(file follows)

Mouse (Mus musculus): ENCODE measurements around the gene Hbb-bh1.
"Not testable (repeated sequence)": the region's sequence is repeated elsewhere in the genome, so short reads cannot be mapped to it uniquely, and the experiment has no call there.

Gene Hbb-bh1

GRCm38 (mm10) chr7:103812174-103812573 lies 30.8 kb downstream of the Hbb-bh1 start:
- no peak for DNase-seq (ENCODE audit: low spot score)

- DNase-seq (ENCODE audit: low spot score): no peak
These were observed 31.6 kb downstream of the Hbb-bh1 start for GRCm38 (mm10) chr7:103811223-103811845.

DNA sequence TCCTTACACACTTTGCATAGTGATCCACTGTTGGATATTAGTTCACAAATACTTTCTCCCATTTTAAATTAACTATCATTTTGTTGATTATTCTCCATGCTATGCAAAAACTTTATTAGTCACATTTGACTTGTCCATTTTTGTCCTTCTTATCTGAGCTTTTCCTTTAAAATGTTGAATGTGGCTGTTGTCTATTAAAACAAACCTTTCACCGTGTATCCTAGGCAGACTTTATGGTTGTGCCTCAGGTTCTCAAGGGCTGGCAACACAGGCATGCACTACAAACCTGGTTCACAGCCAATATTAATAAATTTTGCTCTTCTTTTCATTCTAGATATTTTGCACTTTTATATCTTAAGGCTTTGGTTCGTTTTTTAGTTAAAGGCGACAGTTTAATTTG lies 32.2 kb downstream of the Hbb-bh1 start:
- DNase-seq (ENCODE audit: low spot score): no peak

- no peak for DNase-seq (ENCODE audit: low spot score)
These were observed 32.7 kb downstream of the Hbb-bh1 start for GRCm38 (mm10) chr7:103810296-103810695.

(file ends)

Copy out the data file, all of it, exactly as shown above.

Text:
Mouse (Mus musculus): ENCODE measurements around the gene Hbb-bh1.
"Not testable (repeated sequence)": the region's sequence is repeated elsewhere in the genome, so short reads cannot be mapped to it uniquely, and the experiment has no call there.

Gene Hbb-bh1

GRCm38 (mm10) chr7:103812174-103812573 lies 30.8 kb downstream of the Hbb-bh1 start:
- no peak for DNase-seq (ENCODE audit: low spot score)

- DNase-seq (ENCODE audit: low spot score): no peak
These were observed 31.6 kb downstream of the Hbb-bh1 start for GRCm38 (mm10) chr7:103811223-103811845.

DNA sequence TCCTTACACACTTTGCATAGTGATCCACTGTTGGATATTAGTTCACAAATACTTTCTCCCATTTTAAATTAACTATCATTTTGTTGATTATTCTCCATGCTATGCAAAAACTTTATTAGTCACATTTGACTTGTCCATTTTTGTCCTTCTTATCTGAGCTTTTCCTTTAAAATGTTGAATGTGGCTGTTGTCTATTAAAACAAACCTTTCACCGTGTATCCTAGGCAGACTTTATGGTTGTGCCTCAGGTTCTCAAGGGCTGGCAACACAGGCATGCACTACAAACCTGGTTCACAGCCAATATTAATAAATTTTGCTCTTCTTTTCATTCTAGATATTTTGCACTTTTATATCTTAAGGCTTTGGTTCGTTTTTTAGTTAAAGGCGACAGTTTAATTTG lies 32.2 kb downstream of the Hbb-bh1 start:
- DNase-seq (ENCODE audit: low spot score): no peak

- no peak for DNase-seq (ENCODE audit: low spot score)
These were observed 32.7 kb downstream of the Hbb-bh1 start for GRCm38 (mm10) chr7:103810296-103810695.